ING OPINION BY MR. CHIEF JUSTICE BELL:
Philadelphia is not a City governed solely by a Mayor - it elects, inter alia, not only a Mayor but also an equally important body - a legislative body known as City Council with 7 councilmen-at-large and 10 special councilmen elected to represent the people in 10 districts, including the 7th Councilmanic District here involved. When Mayor Dilworth resigned and Councilman Tate took his place, this created a real, not an imaginary vacancy in City Council.
Richardson Dilworth was elected Mayor of the City of Philadelphia and James H. J. Tate was elected to the office of Councilman from the 7th Councilmanic District, at the municipal election held in November, 1959, each for a term of four years. When Council met on January 3, 1960, Councilman Tate was duly elected President of City Council. On January 14, 1962, Dilworth resigned as Mayor effective February
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, 1962.*fn1 The next day, Tate obtained by resolution of City Council, a leave of absence from Council. Thereupon Councilman Paul D'Ortona was selected by his colleagues to take Tate's place and took the oath of office as "President pro tempore of the Council". The same day Tate was sworn in as acting Mayor. Since February 13, 1962, Tate has been either Mayor or Acting Mayor of Philadelphia. During this time Tate has always been called Mayor, is paid the salary and emoluments of Mayor, and has never acted as Councilman.
Mayer, a taxpayer and elector of Tate's 7th Councilmanic District, presented a petition in mandamus to compel the holding of a special election to fill Tate's vacancy in the office of Councilman. Mayer's legal standing and right to sue to obtain proper representation is clear from the recent decision of the Supreme Court of the United States in Baker v. Carr, 369 U.S. 186. Respondent contends (and the lower Court held) that there was no vacancy in the 7th Councilmanic District on the ground that Tate is still a Councilman and can resign from the mayoralty whenever he desires and still return and assume his position as President of City Council. Respondent further contends that Tate as Mayor likewise doubles as Councilman from the 7th Councilmanic District and therefore plaintiff and all the electors of that District are still legally and adequately represented by Mayor Tate. This, I believe, creates a "make-believe" world, and with these conclusions I disagree.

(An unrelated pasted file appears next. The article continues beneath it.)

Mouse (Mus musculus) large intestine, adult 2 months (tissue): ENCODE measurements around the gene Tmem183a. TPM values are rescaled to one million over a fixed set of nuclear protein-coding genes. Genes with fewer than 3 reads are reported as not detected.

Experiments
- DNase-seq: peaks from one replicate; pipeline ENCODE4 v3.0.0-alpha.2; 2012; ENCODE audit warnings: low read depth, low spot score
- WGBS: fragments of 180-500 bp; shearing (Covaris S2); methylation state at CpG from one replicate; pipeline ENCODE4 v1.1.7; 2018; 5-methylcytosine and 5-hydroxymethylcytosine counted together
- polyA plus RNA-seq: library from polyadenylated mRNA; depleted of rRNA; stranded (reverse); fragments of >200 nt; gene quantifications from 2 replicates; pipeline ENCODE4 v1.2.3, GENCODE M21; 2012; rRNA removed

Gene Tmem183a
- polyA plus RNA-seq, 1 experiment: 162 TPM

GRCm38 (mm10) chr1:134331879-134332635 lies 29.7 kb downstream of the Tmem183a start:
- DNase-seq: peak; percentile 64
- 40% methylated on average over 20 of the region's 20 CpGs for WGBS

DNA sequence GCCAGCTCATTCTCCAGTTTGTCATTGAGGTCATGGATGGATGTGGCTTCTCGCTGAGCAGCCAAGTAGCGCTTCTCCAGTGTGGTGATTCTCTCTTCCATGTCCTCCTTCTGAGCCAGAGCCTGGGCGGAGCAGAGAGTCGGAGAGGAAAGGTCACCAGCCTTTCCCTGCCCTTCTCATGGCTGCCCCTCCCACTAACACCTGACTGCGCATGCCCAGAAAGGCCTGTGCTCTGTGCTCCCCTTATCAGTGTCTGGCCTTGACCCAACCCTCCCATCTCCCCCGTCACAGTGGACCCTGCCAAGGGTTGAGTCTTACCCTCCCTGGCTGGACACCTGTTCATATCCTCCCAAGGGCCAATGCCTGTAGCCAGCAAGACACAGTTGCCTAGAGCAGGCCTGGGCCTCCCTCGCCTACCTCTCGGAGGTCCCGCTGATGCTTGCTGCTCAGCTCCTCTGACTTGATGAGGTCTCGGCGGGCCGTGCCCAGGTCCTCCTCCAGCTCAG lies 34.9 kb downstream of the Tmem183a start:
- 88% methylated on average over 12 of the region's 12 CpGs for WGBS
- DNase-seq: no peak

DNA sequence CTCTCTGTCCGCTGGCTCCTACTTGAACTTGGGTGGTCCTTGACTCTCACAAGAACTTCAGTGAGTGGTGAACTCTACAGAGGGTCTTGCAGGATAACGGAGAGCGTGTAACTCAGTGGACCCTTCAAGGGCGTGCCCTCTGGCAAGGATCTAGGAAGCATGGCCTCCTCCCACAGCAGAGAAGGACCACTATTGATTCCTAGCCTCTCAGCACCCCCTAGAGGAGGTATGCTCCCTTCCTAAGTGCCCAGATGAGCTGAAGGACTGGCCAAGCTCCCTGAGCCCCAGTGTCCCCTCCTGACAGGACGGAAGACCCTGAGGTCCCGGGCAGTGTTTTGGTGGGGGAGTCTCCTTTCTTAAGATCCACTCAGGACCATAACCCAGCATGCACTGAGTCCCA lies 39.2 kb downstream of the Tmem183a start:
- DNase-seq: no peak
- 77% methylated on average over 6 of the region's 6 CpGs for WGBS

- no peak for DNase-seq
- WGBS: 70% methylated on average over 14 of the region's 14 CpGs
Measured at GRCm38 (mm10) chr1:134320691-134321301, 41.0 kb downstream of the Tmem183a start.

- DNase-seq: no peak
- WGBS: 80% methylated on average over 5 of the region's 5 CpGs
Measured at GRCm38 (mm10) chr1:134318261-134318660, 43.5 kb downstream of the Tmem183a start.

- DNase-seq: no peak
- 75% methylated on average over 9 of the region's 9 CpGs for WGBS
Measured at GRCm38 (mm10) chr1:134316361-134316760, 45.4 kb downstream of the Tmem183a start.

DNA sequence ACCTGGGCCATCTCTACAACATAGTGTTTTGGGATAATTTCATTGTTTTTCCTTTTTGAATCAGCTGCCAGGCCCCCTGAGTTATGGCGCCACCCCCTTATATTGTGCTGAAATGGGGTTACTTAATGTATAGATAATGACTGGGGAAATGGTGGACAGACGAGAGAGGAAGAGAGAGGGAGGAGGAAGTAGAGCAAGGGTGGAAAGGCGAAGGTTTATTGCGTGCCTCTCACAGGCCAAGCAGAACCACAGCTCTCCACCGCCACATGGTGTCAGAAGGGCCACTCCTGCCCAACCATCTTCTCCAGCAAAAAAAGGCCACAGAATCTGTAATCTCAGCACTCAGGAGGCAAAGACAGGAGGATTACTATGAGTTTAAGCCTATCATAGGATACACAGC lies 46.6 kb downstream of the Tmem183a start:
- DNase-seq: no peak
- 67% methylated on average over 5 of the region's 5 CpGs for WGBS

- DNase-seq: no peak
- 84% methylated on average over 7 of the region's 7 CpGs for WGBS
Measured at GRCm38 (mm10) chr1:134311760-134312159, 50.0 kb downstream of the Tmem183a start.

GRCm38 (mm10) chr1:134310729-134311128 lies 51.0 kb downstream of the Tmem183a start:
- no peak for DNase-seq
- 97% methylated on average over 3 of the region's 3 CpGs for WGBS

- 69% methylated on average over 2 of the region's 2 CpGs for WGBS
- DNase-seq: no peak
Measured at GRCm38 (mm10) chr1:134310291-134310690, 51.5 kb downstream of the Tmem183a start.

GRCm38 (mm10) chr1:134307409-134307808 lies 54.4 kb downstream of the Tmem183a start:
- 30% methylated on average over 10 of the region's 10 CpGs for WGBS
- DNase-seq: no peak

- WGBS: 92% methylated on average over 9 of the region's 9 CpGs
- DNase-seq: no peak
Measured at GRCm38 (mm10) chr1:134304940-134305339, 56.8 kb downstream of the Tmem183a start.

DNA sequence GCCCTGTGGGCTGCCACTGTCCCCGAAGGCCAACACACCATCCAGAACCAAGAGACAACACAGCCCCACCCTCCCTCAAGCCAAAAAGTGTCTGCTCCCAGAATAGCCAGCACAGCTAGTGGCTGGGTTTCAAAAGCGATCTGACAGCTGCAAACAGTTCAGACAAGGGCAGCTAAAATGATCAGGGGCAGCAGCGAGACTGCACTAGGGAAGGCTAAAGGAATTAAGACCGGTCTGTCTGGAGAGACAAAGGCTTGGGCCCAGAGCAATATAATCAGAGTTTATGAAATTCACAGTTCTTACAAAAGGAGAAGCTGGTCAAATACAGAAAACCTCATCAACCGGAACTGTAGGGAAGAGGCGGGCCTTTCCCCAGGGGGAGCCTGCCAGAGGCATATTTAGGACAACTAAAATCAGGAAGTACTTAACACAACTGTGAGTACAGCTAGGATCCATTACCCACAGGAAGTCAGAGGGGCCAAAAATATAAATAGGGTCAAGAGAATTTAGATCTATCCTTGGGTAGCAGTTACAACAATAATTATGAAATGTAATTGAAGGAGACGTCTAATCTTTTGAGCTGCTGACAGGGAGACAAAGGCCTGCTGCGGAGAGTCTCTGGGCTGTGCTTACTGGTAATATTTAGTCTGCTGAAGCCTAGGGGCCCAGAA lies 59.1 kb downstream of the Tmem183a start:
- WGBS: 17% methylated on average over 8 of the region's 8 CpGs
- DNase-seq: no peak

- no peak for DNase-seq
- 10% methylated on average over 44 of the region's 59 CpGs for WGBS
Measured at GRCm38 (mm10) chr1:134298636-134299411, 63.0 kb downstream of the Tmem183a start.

I believe that Tate is Mayor of the City of Philadelphia. I am convinced that there is a vacancy in the 7th Councilmanic District and that the electors of that
[ 408 Pa. Page 525]
District are entitled to a real and not an imaginary representative in City Council. I am further convinced that the offices of Mayor and of City Councilmen under the Charter and the governmental organization of Philadelphia are absolutely incompatible, and except during temporary illness or temporary absence of a Mayor, the two positions cannot be filled by one person.